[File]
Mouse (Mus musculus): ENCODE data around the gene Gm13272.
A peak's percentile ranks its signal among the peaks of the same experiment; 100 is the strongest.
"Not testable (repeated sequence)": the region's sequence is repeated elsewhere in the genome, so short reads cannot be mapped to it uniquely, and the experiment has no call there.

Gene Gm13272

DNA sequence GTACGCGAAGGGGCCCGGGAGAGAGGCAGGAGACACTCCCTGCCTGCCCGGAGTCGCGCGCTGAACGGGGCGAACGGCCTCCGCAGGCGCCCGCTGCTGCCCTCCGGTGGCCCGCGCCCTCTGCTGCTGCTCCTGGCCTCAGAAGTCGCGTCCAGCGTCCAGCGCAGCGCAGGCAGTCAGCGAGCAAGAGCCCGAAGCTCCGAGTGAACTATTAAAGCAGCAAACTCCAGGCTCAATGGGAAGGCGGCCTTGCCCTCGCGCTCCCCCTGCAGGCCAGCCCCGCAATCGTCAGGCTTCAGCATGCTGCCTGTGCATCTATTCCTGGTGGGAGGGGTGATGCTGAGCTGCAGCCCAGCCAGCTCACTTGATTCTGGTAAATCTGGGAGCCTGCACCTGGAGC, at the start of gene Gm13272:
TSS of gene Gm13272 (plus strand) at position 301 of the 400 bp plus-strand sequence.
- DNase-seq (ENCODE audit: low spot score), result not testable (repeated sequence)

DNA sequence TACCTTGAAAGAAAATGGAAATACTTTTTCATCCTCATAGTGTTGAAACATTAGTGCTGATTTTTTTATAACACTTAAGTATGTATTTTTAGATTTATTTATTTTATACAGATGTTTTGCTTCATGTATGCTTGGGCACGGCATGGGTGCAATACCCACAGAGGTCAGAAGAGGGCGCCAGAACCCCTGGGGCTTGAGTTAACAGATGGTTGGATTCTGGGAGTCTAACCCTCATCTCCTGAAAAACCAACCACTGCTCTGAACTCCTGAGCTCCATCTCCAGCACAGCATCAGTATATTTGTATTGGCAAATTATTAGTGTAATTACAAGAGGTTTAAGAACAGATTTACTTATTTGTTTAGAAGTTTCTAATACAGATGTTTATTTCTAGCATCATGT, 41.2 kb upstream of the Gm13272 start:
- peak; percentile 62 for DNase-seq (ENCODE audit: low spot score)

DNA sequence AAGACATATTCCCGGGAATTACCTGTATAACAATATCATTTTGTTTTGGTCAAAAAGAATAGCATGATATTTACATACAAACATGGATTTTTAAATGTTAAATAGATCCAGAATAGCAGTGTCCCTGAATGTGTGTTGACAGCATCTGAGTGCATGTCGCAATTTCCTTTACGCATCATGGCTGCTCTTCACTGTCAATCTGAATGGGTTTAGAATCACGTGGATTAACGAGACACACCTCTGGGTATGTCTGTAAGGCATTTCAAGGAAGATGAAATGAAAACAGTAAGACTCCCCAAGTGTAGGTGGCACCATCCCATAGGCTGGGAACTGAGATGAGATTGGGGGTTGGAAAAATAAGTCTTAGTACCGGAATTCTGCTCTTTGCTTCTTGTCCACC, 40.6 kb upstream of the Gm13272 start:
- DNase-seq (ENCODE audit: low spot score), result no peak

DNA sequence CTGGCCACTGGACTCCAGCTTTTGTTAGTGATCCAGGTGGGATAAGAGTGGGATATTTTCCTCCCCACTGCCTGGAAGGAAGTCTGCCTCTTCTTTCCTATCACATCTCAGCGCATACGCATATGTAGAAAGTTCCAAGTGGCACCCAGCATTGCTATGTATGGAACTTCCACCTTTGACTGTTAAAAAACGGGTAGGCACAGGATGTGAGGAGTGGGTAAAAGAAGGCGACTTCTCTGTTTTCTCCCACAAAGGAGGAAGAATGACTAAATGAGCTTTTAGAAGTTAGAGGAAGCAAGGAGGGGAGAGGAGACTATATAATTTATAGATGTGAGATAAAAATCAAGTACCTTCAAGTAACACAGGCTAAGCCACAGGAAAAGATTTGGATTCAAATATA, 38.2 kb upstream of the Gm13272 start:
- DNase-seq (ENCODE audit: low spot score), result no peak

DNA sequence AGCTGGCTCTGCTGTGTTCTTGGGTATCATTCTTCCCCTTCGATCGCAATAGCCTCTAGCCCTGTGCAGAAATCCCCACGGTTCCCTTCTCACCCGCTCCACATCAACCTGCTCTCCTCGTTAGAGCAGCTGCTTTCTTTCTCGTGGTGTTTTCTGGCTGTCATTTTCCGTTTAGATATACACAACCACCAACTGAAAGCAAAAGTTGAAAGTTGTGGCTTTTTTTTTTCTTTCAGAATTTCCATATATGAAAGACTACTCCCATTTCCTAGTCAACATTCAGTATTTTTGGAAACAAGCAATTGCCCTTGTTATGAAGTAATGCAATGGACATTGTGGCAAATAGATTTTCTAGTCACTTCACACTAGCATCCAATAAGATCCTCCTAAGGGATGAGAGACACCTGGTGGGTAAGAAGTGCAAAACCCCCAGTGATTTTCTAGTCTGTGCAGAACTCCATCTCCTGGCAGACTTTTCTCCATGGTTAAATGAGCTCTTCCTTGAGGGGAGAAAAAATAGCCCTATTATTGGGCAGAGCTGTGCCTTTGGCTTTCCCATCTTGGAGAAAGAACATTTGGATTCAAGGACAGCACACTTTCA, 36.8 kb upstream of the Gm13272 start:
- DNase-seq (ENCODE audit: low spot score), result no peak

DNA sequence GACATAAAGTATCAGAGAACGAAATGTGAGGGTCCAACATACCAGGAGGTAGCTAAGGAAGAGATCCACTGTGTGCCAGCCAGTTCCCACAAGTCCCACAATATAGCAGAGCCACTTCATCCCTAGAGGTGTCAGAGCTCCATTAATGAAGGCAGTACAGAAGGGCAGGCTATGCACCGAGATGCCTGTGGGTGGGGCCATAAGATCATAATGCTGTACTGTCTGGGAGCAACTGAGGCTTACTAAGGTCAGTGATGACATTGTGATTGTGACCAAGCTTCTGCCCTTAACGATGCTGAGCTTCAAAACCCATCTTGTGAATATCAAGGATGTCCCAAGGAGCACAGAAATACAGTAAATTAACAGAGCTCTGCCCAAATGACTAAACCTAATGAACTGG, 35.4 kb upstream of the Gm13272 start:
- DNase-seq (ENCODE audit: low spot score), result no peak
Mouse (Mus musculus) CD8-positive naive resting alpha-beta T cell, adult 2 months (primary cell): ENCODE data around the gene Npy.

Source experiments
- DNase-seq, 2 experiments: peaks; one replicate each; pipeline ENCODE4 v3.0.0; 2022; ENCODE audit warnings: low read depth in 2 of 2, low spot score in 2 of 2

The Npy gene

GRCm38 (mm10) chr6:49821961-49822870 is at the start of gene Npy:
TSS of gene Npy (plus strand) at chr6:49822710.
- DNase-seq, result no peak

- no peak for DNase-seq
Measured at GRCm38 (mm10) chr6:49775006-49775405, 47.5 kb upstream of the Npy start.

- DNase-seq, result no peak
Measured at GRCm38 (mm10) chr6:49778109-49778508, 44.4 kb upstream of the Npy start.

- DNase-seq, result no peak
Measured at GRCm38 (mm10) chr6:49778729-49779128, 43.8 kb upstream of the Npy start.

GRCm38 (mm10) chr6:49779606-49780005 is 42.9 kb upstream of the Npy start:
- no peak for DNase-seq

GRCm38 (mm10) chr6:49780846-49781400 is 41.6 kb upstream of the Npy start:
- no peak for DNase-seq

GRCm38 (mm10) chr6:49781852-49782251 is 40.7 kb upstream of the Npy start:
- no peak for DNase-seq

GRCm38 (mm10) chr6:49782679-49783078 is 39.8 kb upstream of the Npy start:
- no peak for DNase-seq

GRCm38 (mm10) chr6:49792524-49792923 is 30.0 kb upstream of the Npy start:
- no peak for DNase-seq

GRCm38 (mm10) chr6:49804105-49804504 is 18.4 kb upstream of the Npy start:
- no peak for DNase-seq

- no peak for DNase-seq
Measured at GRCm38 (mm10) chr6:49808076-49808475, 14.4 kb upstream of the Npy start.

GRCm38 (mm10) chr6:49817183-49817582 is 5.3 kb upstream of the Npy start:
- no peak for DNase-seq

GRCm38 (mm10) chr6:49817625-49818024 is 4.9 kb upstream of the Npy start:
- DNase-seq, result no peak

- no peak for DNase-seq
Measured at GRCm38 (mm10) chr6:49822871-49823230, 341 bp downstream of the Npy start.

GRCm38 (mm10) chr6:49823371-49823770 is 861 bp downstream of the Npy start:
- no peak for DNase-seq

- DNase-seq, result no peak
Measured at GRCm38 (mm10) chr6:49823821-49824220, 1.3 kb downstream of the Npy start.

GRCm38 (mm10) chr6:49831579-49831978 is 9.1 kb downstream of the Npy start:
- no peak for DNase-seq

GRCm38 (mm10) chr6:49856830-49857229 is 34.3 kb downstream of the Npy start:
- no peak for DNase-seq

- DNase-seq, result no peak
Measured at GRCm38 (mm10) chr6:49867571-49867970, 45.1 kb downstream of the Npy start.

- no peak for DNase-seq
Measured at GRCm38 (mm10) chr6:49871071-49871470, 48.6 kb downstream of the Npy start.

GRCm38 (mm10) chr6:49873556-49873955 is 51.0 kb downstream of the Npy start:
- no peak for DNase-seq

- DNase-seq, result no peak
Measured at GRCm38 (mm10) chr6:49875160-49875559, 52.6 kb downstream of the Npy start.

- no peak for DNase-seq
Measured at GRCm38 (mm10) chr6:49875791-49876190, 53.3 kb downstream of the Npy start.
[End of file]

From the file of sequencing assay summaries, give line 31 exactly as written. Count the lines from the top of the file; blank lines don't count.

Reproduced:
GRCm38 (mm10) chr6:49779606-49780005 is 42.9 kb upstream of the Npy start: